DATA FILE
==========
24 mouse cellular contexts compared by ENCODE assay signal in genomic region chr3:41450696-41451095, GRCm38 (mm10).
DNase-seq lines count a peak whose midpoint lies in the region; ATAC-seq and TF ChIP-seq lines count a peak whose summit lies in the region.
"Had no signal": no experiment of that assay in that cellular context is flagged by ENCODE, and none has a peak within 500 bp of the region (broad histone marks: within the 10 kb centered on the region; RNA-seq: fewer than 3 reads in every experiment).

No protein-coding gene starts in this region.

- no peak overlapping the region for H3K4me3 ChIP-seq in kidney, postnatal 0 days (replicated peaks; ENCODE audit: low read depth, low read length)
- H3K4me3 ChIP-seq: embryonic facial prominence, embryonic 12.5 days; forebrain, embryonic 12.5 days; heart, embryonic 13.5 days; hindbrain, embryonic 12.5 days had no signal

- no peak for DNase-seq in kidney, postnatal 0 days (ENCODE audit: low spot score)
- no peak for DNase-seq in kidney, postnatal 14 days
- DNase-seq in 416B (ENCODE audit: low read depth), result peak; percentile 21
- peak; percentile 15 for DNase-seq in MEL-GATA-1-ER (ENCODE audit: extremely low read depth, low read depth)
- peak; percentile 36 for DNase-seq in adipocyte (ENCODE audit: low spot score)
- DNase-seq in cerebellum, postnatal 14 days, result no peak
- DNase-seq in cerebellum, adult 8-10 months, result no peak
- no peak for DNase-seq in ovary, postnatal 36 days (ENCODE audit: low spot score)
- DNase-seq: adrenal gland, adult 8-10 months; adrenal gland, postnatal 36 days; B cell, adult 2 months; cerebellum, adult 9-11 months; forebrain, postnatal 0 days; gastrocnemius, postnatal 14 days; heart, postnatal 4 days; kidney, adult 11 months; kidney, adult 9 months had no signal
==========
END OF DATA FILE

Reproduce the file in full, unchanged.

24 mouse cellular contexts compared by ENCODE assay signal in genomic region chr3:41450696-41451095, GRCm38 (mm10).
DNase-seq lines count a peak whose midpoint lies in the region; ATAC-seq and TF ChIP-seq lines count a peak whose summit lies in the region.
"Had no signal": no experiment of that assay in that cellular context is flagged by ENCODE, and none has a peak within 500 bp of the region (broad histone marks: within the 10 kb centered on the region; RNA-seq: fewer than 3 reads in every experiment).

No protein-coding gene starts in this region.

- no peak overlapping the region for H3K4me3 ChIP-seq in kidney, postnatal 0 days (replicated peaks; ENCODE audit: low read depth, low read length)
- H3K4me3 ChIP-seq: embryonic facial prominence, embryonic 12.5 days; forebrain, embryonic 12.5 days; heart, embryonic 13.5 days; hindbrain, embryonic 12.5 days had no signal

- no peak for DNase-seq in kidney, postnatal 0 days (ENCODE audit: low spot score)
- no peak for DNase-seq in kidney, postnatal 14 days
- DNase-seq in 416B (ENCODE audit: low read depth), result peak; percentile 21
- peak; percentile 15 for DNase-seq in MEL-GATA-1-ER (ENCODE audit: extremely low read depth, low read depth)
- peak; percentile 36 for DNase-seq in adipocyte (ENCODE audit: low spot score)
- DNase-seq in cerebellum, postnatal 14 days, result no peak
- DNase-seq in cerebellum, adult 8-10 months, result no peak
- no peak for DNase-seq in ovary, postnatal 36 days (ENCODE audit: low spot score)
- DNase-seq: adrenal gland, adult 8-10 months; adrenal gland, postnatal 36 days; B cell, adult 2 months; cerebellum, adult 9-11 months; forebrain, postnatal 0 days; gastrocnemius, postnatal 14 days; heart, postnatal 4 days; kidney, adult 11 months; kidney, adult 9 months had no signal